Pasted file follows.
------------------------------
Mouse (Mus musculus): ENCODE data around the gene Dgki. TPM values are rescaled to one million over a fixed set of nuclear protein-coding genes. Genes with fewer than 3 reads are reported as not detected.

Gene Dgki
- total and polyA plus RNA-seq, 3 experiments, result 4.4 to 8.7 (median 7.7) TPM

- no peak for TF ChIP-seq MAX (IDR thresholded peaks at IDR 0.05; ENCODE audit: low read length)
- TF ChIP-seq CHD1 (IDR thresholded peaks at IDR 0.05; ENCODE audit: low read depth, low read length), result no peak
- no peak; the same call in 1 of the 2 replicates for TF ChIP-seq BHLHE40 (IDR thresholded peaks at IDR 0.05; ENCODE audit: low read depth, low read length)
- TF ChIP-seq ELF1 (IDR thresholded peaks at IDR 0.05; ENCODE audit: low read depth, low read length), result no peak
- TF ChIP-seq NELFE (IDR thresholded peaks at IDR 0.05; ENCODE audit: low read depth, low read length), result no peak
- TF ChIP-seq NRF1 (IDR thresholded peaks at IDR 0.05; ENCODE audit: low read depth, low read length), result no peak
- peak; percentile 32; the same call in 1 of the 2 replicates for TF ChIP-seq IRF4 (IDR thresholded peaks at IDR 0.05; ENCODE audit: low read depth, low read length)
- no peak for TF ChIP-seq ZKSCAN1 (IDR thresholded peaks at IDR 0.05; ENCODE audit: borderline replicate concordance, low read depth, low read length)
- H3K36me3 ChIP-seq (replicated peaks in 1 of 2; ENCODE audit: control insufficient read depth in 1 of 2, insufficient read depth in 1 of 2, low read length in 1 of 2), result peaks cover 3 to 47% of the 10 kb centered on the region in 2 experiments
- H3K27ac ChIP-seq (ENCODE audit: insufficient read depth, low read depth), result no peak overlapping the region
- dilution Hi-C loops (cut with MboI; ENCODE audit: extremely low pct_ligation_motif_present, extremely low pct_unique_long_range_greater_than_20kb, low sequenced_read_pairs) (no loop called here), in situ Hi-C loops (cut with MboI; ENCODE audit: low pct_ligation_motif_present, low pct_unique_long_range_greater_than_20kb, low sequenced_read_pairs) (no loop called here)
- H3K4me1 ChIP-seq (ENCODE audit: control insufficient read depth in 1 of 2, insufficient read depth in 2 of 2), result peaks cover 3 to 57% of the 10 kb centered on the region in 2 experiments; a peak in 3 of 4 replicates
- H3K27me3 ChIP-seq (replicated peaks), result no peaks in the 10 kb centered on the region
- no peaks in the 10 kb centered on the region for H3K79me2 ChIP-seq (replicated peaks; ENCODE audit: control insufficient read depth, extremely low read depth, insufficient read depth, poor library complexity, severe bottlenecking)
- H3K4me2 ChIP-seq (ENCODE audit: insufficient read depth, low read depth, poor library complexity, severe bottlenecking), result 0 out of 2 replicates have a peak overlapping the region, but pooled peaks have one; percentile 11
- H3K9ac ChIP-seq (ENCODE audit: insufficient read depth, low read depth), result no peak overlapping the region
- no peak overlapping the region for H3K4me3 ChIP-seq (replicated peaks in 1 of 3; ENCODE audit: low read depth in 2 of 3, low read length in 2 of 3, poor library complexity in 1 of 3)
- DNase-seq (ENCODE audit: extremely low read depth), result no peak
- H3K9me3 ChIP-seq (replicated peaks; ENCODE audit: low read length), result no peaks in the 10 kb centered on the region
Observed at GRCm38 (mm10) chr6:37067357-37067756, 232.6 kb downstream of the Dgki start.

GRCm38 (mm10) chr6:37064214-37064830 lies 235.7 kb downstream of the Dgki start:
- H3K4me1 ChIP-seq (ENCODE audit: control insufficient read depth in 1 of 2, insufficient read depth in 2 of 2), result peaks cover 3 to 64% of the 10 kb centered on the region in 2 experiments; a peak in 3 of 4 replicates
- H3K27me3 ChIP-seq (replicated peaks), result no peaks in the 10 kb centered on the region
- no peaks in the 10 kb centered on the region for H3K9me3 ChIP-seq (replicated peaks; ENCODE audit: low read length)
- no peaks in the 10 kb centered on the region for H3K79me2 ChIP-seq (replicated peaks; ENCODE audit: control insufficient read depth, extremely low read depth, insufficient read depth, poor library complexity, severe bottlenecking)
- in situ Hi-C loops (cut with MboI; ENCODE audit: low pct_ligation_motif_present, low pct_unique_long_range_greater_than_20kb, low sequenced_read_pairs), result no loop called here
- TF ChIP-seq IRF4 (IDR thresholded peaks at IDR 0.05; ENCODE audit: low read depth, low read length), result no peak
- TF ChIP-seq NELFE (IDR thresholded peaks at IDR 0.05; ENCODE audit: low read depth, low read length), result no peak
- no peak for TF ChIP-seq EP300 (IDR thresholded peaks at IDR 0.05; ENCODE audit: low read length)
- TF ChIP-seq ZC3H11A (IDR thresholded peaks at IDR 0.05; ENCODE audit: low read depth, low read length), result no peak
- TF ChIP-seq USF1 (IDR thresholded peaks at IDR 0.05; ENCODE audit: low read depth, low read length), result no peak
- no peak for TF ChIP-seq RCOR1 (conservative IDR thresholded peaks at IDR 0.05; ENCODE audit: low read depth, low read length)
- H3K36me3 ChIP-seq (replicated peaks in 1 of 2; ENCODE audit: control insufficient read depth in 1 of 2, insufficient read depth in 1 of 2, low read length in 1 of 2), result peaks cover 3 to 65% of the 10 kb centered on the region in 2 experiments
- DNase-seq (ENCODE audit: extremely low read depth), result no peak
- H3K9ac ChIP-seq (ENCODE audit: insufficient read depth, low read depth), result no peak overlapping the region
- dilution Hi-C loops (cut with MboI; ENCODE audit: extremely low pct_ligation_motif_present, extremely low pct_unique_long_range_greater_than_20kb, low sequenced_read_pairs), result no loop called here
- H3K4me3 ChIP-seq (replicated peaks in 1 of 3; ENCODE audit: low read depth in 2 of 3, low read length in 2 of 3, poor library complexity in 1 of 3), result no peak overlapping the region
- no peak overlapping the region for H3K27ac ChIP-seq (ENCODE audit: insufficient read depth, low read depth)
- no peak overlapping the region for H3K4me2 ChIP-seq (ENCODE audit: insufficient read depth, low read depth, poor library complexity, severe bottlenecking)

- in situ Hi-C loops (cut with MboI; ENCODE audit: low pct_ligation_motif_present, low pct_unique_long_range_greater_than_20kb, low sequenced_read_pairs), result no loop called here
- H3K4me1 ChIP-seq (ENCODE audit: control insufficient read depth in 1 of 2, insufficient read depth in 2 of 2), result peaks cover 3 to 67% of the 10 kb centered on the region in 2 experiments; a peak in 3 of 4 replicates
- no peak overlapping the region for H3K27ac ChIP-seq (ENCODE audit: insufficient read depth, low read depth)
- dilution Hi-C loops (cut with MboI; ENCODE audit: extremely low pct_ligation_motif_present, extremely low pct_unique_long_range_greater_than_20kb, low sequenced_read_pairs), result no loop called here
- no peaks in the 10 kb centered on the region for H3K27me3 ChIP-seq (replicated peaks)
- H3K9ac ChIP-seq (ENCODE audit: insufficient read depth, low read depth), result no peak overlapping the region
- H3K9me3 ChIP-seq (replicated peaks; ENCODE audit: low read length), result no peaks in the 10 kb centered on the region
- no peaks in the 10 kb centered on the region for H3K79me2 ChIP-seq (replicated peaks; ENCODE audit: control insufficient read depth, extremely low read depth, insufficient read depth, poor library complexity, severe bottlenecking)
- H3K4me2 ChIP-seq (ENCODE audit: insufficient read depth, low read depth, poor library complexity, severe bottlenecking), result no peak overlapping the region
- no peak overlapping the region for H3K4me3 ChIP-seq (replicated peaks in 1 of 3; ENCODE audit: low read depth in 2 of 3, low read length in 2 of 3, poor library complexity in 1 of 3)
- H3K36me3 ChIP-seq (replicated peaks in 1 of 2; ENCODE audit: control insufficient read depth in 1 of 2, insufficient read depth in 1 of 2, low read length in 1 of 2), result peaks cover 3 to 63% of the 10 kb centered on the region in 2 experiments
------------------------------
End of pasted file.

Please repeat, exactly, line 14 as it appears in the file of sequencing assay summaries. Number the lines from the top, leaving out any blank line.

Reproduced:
- dilution Hi-C loops (cut with MboI; ENCODE audit: extremely low pct_ligation_motif_present, extremely low pct_unique_long_range_greater_than_20kb, low sequenced_read_pairs) (no loop called here), in situ Hi-C loops (cut with MboI; ENCODE audit: low pct_ligation_motif_present, low pct_unique_long_range_greater_than_20kb, low sequenced_read_pairs) (no loop called here)